Of the thousands of long noncoding RNAs expressed in embryonic stem cells (ESCs), few have known roles and fewer have been functionally implicated in the regulation of self-renewal and pluripotency, or the reprogramming of somatic cells to the pluripotent state. In ESCs, Cyrano is a stably expressed long intergenic noncoding RNA with no previously assigned role. Researchers from the University of North Carolina demonstrate that Cyrano contributes to ESC maintenance, as its depletion results in the loss of hallmarks of self-renewal. Delineation of Cyrano’s network through transcriptomics revealed widespread effects on signaling pathways and gene expression networks that contribute to ESC maintenance. Cyrano shares unique sequence complementarity with the differentiation-associated microRNA, mir-7, and mir-7 overexpression reduces expression of a key self-renewal factor to a similar extent as Cyrano knockdown. This suggests that Cyrano functions to restrain the action of mir-7.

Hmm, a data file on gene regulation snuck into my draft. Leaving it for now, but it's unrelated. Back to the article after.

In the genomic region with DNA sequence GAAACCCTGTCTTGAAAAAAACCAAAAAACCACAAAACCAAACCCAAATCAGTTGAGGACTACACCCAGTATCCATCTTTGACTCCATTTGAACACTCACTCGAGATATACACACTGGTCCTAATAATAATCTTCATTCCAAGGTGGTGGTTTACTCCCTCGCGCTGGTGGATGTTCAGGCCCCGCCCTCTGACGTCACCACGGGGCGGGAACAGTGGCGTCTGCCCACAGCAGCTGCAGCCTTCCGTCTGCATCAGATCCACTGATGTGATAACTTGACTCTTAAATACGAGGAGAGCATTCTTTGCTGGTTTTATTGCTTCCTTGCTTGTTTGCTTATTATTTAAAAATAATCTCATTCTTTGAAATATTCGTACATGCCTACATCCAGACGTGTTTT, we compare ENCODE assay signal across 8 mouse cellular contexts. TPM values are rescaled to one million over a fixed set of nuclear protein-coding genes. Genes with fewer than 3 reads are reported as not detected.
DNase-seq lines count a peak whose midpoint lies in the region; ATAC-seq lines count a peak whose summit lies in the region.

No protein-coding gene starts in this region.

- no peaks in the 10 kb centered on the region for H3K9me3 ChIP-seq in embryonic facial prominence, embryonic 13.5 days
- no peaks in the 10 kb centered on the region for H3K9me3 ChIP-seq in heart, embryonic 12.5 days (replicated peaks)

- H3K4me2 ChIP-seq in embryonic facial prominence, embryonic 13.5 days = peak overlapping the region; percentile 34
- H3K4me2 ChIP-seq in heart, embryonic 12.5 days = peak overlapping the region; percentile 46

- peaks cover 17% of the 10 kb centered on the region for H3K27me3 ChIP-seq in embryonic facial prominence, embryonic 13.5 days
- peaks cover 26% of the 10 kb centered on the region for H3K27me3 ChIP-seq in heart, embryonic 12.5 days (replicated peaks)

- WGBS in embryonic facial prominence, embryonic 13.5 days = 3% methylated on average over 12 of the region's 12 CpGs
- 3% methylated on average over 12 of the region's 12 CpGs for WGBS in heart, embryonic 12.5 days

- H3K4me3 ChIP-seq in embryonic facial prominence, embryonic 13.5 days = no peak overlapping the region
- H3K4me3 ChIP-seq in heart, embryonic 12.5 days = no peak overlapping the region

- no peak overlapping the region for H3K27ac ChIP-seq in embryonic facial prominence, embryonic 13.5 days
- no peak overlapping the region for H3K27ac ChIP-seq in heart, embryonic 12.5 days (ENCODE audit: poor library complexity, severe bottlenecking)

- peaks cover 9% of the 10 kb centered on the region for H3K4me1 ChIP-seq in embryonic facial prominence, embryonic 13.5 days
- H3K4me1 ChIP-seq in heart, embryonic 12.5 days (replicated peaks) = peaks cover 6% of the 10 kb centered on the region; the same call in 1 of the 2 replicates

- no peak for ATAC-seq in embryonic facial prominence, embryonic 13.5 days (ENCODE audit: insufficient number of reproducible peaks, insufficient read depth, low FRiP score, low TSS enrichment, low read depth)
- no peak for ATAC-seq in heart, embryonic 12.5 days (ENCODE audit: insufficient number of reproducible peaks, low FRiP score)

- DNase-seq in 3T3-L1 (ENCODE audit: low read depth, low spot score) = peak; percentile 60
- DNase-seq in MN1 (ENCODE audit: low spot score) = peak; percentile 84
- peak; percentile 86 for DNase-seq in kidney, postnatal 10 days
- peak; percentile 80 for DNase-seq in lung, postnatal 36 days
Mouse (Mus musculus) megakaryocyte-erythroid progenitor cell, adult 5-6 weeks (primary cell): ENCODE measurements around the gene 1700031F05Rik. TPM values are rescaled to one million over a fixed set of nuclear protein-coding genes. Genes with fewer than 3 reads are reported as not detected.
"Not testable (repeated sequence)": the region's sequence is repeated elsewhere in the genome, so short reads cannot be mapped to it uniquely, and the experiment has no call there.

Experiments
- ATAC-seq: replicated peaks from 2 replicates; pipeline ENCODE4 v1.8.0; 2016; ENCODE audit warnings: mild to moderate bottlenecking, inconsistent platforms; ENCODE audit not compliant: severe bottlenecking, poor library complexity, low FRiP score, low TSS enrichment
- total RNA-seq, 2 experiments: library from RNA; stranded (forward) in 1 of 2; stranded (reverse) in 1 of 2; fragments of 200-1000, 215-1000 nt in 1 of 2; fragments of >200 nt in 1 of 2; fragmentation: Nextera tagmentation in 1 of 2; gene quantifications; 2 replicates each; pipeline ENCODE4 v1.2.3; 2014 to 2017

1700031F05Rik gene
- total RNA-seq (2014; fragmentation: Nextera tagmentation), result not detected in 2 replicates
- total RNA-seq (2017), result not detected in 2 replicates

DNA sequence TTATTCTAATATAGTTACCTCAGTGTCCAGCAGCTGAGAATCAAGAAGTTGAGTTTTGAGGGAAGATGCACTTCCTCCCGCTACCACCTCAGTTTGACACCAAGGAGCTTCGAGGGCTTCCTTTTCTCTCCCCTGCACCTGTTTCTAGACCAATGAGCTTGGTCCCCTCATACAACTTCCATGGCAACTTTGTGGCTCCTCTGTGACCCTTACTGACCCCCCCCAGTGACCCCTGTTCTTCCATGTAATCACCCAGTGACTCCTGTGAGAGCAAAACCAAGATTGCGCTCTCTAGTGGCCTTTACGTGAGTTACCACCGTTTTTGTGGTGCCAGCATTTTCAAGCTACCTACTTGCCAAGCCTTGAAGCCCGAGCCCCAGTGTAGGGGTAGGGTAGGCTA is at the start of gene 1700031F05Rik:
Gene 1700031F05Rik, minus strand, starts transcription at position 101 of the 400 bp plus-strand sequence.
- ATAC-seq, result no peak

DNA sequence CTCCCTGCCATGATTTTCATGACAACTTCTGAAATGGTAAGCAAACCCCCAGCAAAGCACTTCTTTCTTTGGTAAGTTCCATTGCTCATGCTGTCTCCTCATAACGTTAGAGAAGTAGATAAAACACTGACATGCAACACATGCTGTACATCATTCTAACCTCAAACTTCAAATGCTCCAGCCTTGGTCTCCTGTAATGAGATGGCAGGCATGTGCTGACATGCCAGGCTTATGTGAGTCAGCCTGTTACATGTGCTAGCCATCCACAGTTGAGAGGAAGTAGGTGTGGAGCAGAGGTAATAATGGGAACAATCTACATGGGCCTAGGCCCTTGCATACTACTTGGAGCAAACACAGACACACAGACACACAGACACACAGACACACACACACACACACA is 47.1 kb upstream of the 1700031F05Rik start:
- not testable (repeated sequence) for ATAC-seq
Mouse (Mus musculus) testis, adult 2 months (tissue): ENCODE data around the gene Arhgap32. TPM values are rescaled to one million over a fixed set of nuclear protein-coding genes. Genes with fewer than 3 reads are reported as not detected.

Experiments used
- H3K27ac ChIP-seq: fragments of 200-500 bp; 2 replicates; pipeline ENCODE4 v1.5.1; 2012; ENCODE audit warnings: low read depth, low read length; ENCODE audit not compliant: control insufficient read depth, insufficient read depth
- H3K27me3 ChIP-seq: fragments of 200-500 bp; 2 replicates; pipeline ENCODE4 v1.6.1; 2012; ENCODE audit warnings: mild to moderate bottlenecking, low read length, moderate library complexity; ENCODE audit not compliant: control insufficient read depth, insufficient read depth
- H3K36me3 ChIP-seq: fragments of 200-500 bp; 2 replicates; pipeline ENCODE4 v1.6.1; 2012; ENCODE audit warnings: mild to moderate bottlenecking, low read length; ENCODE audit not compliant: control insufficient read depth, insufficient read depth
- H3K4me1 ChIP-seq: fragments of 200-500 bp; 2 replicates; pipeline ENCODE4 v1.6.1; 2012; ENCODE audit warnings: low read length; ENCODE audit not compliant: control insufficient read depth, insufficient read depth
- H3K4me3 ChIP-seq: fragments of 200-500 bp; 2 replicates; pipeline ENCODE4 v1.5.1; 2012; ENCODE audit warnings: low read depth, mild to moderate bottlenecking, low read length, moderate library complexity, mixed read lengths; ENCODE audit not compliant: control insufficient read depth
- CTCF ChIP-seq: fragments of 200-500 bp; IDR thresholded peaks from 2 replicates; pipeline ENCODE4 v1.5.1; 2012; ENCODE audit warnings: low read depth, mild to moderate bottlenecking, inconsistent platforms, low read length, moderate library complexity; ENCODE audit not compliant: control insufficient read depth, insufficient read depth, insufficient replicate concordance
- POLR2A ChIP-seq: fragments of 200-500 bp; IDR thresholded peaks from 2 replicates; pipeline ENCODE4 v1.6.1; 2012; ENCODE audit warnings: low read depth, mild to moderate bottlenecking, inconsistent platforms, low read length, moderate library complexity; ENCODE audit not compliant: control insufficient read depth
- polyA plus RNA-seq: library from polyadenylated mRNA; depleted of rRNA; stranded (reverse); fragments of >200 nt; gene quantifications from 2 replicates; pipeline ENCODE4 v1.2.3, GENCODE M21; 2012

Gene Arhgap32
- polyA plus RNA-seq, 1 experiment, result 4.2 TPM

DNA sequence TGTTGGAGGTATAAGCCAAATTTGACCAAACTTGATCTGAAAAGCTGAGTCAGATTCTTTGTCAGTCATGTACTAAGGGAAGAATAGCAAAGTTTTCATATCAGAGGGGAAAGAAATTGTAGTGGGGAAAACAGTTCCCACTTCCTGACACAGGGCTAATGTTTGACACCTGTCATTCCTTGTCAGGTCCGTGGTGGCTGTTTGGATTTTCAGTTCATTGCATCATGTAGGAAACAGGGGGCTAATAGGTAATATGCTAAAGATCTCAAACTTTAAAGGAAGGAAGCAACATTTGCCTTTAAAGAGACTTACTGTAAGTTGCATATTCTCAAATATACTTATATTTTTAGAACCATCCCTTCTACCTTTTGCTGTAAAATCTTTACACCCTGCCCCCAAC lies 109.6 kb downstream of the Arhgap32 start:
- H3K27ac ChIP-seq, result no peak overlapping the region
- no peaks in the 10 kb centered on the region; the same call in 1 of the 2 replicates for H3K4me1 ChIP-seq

Subcellular localization of Cyrano
(A) Specificity of the smFISH probe used to detect Cyrano in R1 mouse ES cells. Nuclei are shown in blue (DAPI); Scale bar, 10 μm. (B) Similar subcellular localization of Cyrano is observed by smFISH in ES 2-1 mouse ES cells. Nuclei are shown in blue (DAPI); Scale bar, 10 μm. (C) Immunofluorescence at a position of 5.2μm within an ES cell colony, using a lamin A/C antibody to localize the nuclear periphery, coupled with smFISH and DAPI staining confirmed the presence of smFISH signals (red arrowheads for contrast, left upper panel; white arrowheads, right lower panel) in the nucleus as well as the cytoplasm. (D) 3D reconstruction of nuclear volume only, indicates a fraction of Cyrano molecules localize to the nucleus (white arrowheads); Scale bar, 3 μm.